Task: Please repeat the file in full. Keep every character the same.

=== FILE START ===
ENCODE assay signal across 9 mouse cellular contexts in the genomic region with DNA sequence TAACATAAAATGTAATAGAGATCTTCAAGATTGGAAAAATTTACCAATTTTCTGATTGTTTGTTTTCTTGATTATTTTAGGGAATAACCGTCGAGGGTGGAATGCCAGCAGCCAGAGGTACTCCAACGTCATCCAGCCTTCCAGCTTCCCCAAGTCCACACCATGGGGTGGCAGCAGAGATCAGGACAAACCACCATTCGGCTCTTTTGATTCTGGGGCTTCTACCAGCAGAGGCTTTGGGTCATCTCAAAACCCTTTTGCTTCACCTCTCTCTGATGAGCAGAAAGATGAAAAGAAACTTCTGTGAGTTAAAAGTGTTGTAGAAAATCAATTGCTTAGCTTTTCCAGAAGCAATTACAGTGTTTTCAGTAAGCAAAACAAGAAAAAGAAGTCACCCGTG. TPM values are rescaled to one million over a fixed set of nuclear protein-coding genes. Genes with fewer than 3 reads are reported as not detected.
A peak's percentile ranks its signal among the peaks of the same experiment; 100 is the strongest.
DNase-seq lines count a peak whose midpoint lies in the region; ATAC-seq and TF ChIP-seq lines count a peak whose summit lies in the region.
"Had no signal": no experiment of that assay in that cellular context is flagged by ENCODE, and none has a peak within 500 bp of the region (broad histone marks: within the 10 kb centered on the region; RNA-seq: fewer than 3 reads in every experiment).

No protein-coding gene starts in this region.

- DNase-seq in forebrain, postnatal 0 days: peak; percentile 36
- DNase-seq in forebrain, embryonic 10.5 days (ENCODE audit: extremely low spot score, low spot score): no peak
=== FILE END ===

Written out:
ENCODE assay signal across 9 mouse cellular contexts in the genomic region with DNA sequence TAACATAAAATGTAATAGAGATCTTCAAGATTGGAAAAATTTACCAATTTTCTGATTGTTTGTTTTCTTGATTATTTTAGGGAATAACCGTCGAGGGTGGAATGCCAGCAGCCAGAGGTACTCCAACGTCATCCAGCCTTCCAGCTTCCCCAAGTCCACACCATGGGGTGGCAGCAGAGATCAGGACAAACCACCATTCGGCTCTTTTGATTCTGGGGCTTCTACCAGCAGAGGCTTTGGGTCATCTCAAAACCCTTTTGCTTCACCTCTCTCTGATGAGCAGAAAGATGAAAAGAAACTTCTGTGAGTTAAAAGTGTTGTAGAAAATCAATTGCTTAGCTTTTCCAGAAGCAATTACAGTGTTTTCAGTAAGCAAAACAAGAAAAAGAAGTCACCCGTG. TPM values are rescaled to one million over a fixed set of nuclear protein-coding genes. Genes with fewer than 3 reads are reported as not detected.
A peak's percentile ranks its signal among the peaks of the same experiment; 100 is the strongest.
DNase-seq lines count a peak whose midpoint lies in the region; ATAC-seq and TF ChIP-seq lines count a peak whose summit lies in the region.
"Had no signal": no experiment of that assay in that cellular context is flagged by ENCODE, and none has a peak within 500 bp of the region (broad histone marks: within the 10 kb centered on the region; RNA-seq: fewer than 3 reads in every experiment).

No protein-coding gene starts in this region.

- DNase-seq in forebrain, postnatal 0 days: peak; percentile 36
- DNase-seq in forebrain, embryonic 10.5 days (ENCODE audit: extremely low spot score, low spot score): no peak